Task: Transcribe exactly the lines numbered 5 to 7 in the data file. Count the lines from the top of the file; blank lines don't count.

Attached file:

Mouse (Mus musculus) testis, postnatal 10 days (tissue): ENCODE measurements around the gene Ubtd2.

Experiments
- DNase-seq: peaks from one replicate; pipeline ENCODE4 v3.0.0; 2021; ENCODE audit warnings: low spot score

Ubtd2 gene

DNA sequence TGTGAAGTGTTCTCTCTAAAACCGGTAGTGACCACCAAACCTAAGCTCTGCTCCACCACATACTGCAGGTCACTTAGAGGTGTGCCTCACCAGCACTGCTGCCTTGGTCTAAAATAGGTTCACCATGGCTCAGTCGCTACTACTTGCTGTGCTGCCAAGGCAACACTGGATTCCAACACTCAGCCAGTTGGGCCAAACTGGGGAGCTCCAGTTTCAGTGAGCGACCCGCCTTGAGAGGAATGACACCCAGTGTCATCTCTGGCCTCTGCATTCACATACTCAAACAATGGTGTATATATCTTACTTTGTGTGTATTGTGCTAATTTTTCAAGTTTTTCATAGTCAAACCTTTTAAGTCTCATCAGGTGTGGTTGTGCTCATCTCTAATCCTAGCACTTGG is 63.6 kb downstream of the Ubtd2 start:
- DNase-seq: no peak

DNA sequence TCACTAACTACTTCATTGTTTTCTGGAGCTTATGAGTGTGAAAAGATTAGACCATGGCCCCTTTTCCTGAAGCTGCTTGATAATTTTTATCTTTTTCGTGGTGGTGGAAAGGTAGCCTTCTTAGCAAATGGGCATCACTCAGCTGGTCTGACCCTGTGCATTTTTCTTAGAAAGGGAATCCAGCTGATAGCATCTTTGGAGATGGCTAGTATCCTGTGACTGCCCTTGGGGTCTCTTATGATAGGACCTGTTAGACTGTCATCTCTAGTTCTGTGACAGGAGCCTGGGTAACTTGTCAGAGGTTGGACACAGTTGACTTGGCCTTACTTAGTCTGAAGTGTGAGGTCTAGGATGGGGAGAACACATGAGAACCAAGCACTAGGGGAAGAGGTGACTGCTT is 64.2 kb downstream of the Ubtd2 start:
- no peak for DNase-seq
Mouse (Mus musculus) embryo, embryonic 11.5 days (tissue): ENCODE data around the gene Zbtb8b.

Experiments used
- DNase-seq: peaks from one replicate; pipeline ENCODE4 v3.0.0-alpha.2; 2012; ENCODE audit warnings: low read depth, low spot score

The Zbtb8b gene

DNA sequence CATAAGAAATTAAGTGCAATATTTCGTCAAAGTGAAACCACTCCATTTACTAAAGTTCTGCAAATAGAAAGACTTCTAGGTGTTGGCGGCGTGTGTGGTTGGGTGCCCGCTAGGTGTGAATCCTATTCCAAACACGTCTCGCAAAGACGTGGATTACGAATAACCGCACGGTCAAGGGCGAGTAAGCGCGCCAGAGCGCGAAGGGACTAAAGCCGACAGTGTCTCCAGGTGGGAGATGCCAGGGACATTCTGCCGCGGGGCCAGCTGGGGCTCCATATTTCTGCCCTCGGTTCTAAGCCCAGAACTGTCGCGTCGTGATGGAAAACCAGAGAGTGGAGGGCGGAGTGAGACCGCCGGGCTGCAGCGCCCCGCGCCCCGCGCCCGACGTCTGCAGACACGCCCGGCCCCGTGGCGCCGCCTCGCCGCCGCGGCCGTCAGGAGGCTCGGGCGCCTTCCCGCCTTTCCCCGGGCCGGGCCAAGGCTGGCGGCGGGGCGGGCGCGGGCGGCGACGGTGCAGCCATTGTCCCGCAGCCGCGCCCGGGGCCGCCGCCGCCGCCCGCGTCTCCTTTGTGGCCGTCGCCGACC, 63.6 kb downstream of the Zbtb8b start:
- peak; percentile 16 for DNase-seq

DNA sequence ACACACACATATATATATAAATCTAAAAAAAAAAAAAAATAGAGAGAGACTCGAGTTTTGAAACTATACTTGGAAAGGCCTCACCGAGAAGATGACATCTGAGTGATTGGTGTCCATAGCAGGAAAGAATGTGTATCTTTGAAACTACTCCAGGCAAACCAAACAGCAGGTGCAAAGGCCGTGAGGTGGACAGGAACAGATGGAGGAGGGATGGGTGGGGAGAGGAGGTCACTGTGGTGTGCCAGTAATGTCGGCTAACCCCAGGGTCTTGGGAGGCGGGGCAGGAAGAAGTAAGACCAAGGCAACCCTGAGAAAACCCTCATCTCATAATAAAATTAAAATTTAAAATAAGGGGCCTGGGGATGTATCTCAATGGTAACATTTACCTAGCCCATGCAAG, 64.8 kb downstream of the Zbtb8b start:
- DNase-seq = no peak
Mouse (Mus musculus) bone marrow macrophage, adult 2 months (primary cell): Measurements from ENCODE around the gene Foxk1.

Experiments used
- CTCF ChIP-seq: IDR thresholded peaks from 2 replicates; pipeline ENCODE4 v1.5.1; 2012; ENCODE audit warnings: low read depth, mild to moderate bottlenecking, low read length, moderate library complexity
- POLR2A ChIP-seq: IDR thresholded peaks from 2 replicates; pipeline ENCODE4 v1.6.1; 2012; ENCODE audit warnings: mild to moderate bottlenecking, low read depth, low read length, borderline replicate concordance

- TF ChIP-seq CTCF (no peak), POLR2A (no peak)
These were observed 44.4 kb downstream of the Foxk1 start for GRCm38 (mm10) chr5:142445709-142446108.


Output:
DNA sequence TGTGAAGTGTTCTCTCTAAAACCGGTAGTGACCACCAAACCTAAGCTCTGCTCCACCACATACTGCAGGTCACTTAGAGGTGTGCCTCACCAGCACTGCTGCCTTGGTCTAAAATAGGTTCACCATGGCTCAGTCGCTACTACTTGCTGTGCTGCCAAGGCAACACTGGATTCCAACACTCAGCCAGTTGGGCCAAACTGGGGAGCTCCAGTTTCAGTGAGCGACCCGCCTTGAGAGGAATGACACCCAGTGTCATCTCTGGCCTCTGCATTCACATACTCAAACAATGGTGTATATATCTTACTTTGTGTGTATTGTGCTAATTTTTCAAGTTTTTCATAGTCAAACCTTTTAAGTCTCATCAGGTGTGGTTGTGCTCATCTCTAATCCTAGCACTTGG is 63.6 kb downstream of the Ubtd2 start:
- DNase-seq: no peak

DNA sequence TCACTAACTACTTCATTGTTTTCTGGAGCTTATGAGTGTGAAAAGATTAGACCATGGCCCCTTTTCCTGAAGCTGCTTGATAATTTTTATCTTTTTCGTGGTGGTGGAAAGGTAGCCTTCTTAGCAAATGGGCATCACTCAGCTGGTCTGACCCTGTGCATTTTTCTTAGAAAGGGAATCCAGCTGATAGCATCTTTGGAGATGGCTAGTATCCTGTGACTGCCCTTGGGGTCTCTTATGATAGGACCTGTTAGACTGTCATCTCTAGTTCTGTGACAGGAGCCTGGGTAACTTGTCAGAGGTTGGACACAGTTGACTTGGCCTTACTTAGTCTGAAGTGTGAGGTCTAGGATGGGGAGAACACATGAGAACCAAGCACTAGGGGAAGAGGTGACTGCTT is 64.2 kb downstream of the Ubtd2 start: